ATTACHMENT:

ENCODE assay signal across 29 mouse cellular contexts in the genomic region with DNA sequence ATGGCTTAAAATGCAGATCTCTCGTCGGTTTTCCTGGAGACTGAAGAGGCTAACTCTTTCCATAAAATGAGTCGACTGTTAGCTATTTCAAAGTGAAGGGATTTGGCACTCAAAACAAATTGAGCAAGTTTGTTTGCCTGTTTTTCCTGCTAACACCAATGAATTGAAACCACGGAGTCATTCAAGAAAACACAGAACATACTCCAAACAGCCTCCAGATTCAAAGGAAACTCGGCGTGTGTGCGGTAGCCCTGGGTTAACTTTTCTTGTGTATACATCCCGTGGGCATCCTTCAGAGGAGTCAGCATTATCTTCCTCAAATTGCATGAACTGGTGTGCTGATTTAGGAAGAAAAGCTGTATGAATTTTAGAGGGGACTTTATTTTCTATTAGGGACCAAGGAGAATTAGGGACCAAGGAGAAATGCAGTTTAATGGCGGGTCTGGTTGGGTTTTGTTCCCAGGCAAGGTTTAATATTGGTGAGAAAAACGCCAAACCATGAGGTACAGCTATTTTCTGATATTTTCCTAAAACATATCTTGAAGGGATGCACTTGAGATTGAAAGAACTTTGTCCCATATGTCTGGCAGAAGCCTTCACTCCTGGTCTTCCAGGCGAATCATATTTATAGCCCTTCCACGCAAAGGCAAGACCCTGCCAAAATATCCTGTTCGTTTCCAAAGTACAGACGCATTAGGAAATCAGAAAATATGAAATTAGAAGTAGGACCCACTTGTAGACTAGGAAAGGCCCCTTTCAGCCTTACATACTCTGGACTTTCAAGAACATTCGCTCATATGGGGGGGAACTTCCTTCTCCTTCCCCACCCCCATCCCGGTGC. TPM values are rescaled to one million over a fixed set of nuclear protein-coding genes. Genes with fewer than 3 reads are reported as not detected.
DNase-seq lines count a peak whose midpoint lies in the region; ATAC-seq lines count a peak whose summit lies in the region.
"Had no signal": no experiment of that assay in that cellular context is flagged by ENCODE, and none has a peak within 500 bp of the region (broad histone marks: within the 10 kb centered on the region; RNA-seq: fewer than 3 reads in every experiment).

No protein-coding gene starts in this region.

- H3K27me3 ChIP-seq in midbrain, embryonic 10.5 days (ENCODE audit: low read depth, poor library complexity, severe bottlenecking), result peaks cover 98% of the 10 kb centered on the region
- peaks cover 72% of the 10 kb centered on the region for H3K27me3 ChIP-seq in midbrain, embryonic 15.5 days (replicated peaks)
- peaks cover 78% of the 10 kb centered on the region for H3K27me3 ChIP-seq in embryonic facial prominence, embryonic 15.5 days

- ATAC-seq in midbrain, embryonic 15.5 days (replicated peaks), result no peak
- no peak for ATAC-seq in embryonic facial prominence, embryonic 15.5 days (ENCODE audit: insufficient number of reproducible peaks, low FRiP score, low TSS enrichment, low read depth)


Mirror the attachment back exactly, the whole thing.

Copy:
ENCODE assay signal across 29 mouse cellular contexts in the genomic region with DNA sequence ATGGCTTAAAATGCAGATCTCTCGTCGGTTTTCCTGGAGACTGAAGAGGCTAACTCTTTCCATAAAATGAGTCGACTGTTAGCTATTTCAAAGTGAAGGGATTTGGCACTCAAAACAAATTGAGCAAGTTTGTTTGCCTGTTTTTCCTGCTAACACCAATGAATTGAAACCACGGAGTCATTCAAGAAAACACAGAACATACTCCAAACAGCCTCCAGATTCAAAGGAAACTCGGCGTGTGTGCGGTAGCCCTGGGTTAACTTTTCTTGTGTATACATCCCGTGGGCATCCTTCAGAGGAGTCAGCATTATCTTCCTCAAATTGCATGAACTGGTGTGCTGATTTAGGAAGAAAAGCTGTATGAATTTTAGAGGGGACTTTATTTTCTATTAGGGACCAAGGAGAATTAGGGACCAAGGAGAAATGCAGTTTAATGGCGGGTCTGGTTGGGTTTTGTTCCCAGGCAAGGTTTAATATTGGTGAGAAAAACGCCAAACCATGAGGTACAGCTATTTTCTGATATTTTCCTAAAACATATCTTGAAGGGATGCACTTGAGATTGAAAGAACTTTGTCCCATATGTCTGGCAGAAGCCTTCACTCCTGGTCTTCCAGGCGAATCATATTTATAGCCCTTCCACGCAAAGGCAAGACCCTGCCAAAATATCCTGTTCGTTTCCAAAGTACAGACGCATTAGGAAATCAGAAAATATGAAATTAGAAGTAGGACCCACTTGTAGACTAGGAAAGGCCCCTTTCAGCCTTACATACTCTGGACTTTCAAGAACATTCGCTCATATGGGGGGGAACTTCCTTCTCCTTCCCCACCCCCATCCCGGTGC. TPM values are rescaled to one million over a fixed set of nuclear protein-coding genes. Genes with fewer than 3 reads are reported as not detected.
DNase-seq lines count a peak whose midpoint lies in the region; ATAC-seq lines count a peak whose summit lies in the region.
"Had no signal": no experiment of that assay in that cellular context is flagged by ENCODE, and none has a peak within 500 bp of the region (broad histone marks: within the 10 kb centered on the region; RNA-seq: fewer than 3 reads in every experiment).

No protein-coding gene starts in this region.

- H3K27me3 ChIP-seq in midbrain, embryonic 10.5 days (ENCODE audit: low read depth, poor library complexity, severe bottlenecking), result peaks cover 98% of the 10 kb centered on the region
- peaks cover 72% of the 10 kb centered on the region for H3K27me3 ChIP-seq in midbrain, embryonic 15.5 days (replicated peaks)
- peaks cover 78% of the 10 kb centered on the region for H3K27me3 ChIP-seq in embryonic facial prominence, embryonic 15.5 days

- ATAC-seq in midbrain, embryonic 15.5 days (replicated peaks), result no peak
- no peak for ATAC-seq in embryonic facial prominence, embryonic 15.5 days (ENCODE audit: insufficient number of reproducible peaks, low FRiP score, low TSS enrichment, low read depth)